The Gospel tells us we don’t have to hustle our way to the top because Jesus already sits there.
The Gospel tells us we don’t have to prove ourselves because Jesus proved faithful for us.
The Gospel tells us we don’t have to perform for acceptance because Jesus said “It is finished.”
The Gospel tells us we don’t have to assert our legitimacy because Jesus has shared His bloodline with us.
The Gospel tells us we don’t have to attempt self-sovereignty because Jesus bridges the gap between us and the trustworthy One who knows the end from the beginning (and who executes every moment in between with staggering grace and meticulous attention to detail).

Turns out we don’t have to live for self-promotion because there is already a God and He fulfills His job with flawless precision. He doesn’t need us; we need Him (for everything).

But, in a cosmic plot twist, He wants us. And, though we rebelled against Him and spat in His face, He pursues us with kindness that shatters our walls and humbles us to repentance. He authors the faith to believe Jesus’ atoning sacrifice was enough and leads us to rejoice in the greatness and grandeur of the cross and empty grave.

But He doesn’t stop there.

By sanctifying grace, He reconstructs our upside-down quest for rulership and teaches us to trust Him for what He is: Almighty. Infinite. Capable. Faithful. Holy (Holy, Holy). Just. Righteous. Glorious. Worthy. (Plus an infinity-long list of other stunning attributes. Pun definitely intended.)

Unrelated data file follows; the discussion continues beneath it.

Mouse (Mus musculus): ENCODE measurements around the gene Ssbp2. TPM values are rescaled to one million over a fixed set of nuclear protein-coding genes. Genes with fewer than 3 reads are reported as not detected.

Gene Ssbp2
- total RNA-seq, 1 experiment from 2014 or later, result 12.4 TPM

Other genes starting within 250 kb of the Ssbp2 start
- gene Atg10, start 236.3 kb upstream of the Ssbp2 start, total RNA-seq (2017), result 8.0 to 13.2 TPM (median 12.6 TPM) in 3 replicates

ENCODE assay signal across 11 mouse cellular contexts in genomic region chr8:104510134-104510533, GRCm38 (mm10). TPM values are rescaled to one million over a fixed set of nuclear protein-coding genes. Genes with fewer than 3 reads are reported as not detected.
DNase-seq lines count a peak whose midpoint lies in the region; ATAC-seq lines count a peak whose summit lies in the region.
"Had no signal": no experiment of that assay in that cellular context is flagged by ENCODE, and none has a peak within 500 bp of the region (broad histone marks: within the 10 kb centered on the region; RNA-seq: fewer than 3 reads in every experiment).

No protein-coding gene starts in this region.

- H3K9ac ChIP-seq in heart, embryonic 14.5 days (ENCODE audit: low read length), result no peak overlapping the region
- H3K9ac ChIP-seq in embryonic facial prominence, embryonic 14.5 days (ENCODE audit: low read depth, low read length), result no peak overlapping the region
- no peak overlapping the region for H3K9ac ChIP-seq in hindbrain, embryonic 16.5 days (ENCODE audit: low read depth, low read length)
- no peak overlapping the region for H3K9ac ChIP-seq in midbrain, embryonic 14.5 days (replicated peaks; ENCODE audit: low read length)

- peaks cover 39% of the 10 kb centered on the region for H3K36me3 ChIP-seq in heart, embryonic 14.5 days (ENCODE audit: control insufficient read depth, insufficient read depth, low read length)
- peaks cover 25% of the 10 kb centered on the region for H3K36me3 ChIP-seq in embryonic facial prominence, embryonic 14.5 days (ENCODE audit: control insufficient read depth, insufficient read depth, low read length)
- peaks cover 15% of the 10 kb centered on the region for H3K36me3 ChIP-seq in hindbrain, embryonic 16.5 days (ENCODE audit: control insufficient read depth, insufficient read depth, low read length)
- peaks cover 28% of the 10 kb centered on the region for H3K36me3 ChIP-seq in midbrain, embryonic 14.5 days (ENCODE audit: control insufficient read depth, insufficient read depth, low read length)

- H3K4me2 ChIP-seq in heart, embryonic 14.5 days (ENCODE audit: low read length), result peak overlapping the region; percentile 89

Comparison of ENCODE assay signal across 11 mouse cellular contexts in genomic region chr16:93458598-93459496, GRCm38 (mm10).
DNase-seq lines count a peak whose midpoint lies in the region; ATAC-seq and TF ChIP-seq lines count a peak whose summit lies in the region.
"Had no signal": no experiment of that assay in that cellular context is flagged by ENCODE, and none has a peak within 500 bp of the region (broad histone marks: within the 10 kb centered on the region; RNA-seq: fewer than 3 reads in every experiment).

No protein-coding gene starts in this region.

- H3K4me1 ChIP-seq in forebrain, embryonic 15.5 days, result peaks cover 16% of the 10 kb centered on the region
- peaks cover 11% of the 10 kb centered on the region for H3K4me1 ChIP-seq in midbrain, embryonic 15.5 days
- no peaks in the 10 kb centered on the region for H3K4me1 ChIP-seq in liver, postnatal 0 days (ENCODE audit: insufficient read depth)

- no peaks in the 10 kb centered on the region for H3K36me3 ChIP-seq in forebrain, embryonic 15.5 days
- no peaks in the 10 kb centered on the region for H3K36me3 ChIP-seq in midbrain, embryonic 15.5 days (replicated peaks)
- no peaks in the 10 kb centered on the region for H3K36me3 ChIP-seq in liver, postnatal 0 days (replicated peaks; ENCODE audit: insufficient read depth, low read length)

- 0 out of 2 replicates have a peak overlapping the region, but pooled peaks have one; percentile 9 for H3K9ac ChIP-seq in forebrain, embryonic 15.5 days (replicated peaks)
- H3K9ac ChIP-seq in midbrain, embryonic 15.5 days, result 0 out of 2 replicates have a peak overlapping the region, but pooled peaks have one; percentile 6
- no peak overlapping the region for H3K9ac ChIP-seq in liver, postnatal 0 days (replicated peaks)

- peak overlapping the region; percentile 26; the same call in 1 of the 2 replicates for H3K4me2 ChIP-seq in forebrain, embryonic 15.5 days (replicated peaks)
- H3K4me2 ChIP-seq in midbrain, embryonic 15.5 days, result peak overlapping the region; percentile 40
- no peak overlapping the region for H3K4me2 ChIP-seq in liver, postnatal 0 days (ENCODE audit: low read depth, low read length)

Our greed, entitlement, and craving for control melts (and is remelted over and over) beneath the heat of the Gospel. The fire of mercy purifies our flesh and transforms even our rebellion and hunger for superiority into a sacrifice for worship. The sunlight of the All-Satisfying Redeemer softens our souls to the beauty of His creative order and design.

This story is not too good to be true. I know because it’s mine.
And I’ve found it’s best served with a plate of waffles and strawberries.

And you were dead in the trespasses and sins in which you once walked, following the course of this world, following the prince of the power of the air, the spirit that is now at work in the sons of disobedience—among whom we all once lived in the passions of our flesh, carrying out the desires of the body and the mind, and were by nature children of wrath, like the rest of mankind. But God, being rich in mercy, because of the great love with which He loved us, even when we were dead in our trespasses, made us alive together with Christ—by grace you have been saved—and raised us up with Him and seated us with Him in the heavenly places in Christ Jesus, so that in the coming ages He might show the immeasurable riches of His grace in kindness toward us in Christ Jesus. For by grace you have been saved through faith. And this is not your own doing; it is the gift of God, not a result of works, so that no one may boast. For we are His workmanship, created in Christ Jesus for good works, which God prepared beforehand, that we should walk in them. -Ephesians 2:1-10